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24/08/2010 a las 19:02
Just a few weeks ago, I was lucky enough to attend an event called "Afroshoto", held at Boardners down in Hollywood. The event featured a small invitational Super Street Fighter 4 Tournament—8 total players, single elimination—as well as a small concert by a group called the Miles Mosley Band (which I recommend highly).
It was all in all a very successful event, especially for a Sunday night, which is hardly a major bargoing night. The band was excellent, the tournament was impressive (and watching Justin Wong go all the way with
, my character of choice, was nice), and it was awesome as always to be at a public gaming event.
The band leader said something interesting, though, as they were setting up. I can't remember well enough to quote exactly, but the sentiment was something like this:
For the first time in history, technology has advanced to the point that the toys of our childhood have evolved enough to remain our primary form of recreation as adults.
This stuck with me, long after the event itself. The more I think about it, the more I realize not only how true it is, but how
There are a few other analogues you can draw, to be sure. The closest analogue is music, but the amount of time you spend ONLY listening to music pales in comparison to the amount of time you spend ONLY playing games. And sports? Many people play sports as a kid, and then go on to watch a great deal of sports (arguably their main form of recreation) as adults. But how many people actually PLAY sports as their main form of recreation? Certainly some, and probably less than there should be, but not nearly as many people as 1. Play video games, 2. Played sports as kids, 3. Watch sports.
Now, I can't speak for anyone else, but what mesmerized me about watching the Super Street Fighter 4 Tournament was seeing the same game that I play at home, being played by some of the best in the world. Watching particular strings, and strategies that I had never thought to try, and knowing that if I invested the time and the patience, I could perform up to the very same standard. Maybe this is just because I don't watch professional sports, but it doesn't seem to me like the appeal of spectator sports is based around that same thought process.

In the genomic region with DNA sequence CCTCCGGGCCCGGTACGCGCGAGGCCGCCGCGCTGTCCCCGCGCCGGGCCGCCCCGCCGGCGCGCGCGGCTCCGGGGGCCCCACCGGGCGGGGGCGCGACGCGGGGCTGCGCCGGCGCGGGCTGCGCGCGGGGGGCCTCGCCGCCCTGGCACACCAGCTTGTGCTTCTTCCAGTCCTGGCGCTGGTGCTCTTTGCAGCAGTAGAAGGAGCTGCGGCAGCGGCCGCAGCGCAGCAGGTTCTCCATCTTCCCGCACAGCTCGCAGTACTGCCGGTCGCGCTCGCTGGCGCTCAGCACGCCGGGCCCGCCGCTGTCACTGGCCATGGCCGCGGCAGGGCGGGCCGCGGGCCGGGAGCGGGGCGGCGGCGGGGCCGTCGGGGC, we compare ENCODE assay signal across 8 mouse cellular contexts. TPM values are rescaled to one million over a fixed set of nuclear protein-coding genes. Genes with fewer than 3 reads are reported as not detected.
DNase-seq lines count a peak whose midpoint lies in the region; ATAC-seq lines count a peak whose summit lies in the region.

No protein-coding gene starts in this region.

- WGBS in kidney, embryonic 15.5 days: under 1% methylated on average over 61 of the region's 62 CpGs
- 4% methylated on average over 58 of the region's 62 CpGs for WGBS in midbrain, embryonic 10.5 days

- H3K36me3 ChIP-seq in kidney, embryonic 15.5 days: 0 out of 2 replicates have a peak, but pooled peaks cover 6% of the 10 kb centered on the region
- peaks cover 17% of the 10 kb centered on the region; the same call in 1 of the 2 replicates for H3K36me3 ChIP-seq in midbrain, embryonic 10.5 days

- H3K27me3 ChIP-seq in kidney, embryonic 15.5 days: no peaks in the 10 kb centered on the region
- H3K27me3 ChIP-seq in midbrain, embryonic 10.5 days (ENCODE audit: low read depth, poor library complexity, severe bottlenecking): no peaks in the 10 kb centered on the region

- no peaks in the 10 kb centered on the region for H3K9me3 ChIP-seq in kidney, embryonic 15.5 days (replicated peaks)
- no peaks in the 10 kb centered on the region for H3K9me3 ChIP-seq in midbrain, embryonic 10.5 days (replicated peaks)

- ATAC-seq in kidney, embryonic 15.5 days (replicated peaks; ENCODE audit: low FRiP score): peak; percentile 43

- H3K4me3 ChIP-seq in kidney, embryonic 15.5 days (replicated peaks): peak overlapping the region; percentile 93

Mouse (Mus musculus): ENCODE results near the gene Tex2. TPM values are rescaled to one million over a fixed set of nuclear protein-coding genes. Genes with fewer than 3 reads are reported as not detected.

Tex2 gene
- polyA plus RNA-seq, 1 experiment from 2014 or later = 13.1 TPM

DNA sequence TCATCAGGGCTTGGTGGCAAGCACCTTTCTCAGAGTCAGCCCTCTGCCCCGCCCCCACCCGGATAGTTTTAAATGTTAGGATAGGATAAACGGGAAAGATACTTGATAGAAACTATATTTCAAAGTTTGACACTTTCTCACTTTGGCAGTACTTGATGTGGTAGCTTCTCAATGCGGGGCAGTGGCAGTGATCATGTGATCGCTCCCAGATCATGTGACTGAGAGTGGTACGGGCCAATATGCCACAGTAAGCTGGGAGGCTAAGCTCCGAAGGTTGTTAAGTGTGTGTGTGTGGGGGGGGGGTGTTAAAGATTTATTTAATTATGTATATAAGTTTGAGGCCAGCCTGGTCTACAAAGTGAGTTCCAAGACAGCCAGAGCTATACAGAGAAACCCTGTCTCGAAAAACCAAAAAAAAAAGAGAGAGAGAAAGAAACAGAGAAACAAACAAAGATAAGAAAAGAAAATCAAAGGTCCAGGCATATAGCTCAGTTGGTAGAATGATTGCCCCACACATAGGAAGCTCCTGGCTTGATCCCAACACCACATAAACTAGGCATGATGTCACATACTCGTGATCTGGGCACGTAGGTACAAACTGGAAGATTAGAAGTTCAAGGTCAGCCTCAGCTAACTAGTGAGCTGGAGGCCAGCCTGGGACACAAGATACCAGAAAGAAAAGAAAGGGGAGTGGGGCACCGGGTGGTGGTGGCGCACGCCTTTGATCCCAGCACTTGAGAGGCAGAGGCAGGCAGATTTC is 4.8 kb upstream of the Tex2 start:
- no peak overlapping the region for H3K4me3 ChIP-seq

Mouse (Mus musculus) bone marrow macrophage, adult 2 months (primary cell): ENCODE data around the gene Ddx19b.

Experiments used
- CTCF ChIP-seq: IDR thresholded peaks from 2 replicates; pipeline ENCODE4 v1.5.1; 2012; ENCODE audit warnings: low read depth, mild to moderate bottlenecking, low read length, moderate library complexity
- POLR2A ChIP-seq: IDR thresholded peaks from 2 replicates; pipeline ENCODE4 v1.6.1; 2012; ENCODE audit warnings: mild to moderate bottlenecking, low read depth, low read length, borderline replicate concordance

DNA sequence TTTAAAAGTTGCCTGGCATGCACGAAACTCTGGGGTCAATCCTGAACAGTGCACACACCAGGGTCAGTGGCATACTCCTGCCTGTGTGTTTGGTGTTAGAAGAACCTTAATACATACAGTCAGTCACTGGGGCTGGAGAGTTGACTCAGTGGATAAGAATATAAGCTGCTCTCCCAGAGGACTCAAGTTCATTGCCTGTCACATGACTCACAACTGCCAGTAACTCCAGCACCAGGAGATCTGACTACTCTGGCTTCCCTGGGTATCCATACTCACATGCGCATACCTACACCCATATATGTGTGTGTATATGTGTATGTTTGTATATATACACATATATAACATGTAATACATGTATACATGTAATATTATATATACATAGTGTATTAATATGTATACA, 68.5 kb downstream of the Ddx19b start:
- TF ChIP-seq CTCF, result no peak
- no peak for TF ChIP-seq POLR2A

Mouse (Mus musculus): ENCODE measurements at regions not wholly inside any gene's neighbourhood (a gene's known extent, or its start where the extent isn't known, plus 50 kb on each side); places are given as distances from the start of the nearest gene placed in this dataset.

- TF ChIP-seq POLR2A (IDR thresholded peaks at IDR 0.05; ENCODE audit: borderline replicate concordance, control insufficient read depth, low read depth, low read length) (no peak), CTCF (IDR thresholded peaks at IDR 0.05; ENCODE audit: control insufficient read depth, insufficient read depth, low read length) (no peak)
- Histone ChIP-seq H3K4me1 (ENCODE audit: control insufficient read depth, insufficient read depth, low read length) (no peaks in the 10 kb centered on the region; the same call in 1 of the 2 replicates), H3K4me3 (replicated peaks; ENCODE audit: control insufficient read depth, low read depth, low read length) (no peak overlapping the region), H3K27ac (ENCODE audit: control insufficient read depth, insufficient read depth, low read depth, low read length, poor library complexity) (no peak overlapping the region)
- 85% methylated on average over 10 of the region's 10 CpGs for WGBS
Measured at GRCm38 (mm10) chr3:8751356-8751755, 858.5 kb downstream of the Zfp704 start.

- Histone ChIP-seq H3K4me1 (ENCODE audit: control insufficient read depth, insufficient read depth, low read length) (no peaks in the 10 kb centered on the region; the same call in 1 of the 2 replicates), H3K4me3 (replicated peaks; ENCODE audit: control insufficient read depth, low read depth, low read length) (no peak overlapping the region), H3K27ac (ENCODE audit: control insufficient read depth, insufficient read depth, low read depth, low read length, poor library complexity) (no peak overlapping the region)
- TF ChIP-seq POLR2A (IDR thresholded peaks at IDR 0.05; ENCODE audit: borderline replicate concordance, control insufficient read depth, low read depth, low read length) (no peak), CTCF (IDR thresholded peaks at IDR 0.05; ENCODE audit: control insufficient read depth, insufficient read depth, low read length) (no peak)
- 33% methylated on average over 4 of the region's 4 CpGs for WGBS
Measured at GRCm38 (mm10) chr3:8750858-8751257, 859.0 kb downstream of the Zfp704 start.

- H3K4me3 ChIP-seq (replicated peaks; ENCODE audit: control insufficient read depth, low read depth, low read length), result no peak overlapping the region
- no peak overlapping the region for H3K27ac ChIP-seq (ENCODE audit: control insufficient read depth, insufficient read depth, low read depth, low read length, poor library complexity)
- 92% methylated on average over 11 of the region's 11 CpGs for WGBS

Also, there's something very important that's missing from the spectator sport experience, I think. If I am inspired by watching a football game, or even a tennis match, not only do I need to go and find other people to play with (one if I'm lucky, many more if I'm not), but once I find them, I must compete against them. There just aren't sports that can be engaged in as anything other than a competition. It can be a friendly competition, to be sure, but it's still a competition.
What about if I got together with 24 other people and said, "I want to set up a raid"? We would, fairly easily, be able to set up a situation in which I can cooperate with a group of other people to take down some third party challenge, and obviously we would have to rely on Blizzard (or really any game developer) to balance the challenge so that it's both fun and difficult, but...the more I think about it, this kind of phenomenon just doesn't exist anywhere besides gaming.
Specifically, the idea of being provided with a third party challenge just kind of doesn't exist anywhere else, with the possible exception of rock climbing, solitaire, and puzzles—and all of these are primarily solitary endeavors. In a similar vein, video games allow simulated competition. Before the invention of the computer, after all, the only way to play chess was against another human being.
So the fascinating question at the heart of this (at least to me) is:
How will the prevalence of games as an adult recreational activity affect society as a whole?
I remember reading an
article in WIRED
a long time ago saying that some particularly wise tech companies were now considering "Being a guild master" as a legitimate indication of your executive abilities, or if nothing else, a serious plus for any organization and HR heavy job.
Being a hardcore believer in the positive influence of games (according to the ESA, roughly 63% of parents think of games as a positive influence on their household), I'm tempted to say that anything that promotes large scale cooperation to take down complex tasks is a plus. What about you?
What positive effect do you see WoW having on your skill set?
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